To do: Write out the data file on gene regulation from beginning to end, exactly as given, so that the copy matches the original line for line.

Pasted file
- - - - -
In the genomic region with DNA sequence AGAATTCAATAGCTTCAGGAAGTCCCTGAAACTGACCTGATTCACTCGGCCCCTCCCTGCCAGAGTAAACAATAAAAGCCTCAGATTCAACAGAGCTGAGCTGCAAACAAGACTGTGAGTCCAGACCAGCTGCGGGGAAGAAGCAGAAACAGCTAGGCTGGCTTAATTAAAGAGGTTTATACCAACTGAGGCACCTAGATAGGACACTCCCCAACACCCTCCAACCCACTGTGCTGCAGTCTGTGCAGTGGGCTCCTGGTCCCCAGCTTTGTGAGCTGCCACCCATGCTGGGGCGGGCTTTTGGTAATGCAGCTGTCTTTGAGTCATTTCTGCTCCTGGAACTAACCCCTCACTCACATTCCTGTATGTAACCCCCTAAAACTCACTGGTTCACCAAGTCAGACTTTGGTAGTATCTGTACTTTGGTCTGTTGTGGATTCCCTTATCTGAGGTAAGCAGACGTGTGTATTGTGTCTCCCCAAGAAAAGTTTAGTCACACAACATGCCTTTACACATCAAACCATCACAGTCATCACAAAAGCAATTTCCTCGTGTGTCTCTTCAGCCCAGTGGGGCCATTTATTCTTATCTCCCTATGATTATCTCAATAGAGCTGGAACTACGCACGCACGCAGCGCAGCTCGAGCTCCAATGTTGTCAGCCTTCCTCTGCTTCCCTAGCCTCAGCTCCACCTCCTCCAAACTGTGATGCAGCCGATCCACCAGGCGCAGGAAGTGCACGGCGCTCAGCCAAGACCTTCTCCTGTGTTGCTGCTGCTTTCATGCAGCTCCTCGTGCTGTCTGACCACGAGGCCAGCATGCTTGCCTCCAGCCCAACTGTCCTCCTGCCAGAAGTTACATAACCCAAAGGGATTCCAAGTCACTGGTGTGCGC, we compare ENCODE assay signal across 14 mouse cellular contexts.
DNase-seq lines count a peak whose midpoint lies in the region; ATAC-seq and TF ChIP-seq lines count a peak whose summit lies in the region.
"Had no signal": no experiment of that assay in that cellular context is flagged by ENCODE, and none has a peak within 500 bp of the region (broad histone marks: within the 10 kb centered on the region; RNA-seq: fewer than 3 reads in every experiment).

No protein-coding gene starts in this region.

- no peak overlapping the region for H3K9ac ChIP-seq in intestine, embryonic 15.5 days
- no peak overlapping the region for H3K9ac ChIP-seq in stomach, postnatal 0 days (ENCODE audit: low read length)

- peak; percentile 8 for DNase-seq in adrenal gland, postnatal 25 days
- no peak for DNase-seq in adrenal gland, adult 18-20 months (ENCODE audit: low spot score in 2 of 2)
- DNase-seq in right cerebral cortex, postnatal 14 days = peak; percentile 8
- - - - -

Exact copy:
In the genomic region with DNA sequence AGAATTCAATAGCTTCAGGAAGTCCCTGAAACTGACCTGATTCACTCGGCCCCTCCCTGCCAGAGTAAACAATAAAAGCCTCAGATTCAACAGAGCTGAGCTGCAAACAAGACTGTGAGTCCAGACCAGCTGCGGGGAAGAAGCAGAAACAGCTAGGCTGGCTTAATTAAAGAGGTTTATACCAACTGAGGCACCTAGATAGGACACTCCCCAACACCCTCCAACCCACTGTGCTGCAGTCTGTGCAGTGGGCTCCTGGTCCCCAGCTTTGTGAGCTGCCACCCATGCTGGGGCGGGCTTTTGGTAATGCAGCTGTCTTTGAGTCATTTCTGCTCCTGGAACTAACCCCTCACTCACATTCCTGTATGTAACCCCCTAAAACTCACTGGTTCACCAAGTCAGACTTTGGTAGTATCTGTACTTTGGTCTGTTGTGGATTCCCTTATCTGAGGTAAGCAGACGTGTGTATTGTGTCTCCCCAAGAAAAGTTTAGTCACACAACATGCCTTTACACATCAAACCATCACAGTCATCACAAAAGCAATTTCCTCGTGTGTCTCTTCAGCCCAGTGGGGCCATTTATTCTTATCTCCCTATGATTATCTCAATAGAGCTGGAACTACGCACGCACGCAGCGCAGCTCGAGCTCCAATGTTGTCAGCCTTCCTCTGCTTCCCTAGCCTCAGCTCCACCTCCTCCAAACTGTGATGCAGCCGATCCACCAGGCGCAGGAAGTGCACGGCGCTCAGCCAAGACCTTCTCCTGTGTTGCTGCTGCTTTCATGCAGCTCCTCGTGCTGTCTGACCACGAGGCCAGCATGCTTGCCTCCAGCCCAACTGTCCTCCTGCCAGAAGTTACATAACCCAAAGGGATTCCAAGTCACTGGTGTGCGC, we compare ENCODE assay signal across 14 mouse cellular contexts.
DNase-seq lines count a peak whose midpoint lies in the region; ATAC-seq and TF ChIP-seq lines count a peak whose summit lies in the region.
"Had no signal": no experiment of that assay in that cellular context is flagged by ENCODE, and none has a peak within 500 bp of the region (broad histone marks: within the 10 kb centered on the region; RNA-seq: fewer than 3 reads in every experiment).

No protein-coding gene starts in this region.

- no peak overlapping the region for H3K9ac ChIP-seq in intestine, embryonic 15.5 days
- no peak overlapping the region for H3K9ac ChIP-seq in stomach, postnatal 0 days (ENCODE audit: low read length)

- peak; percentile 8 for DNase-seq in adrenal gland, postnatal 25 days
- no peak for DNase-seq in adrenal gland, adult 18-20 months (ENCODE audit: low spot score in 2 of 2)
- DNase-seq in right cerebral cortex, postnatal 14 days = peak; percentile 8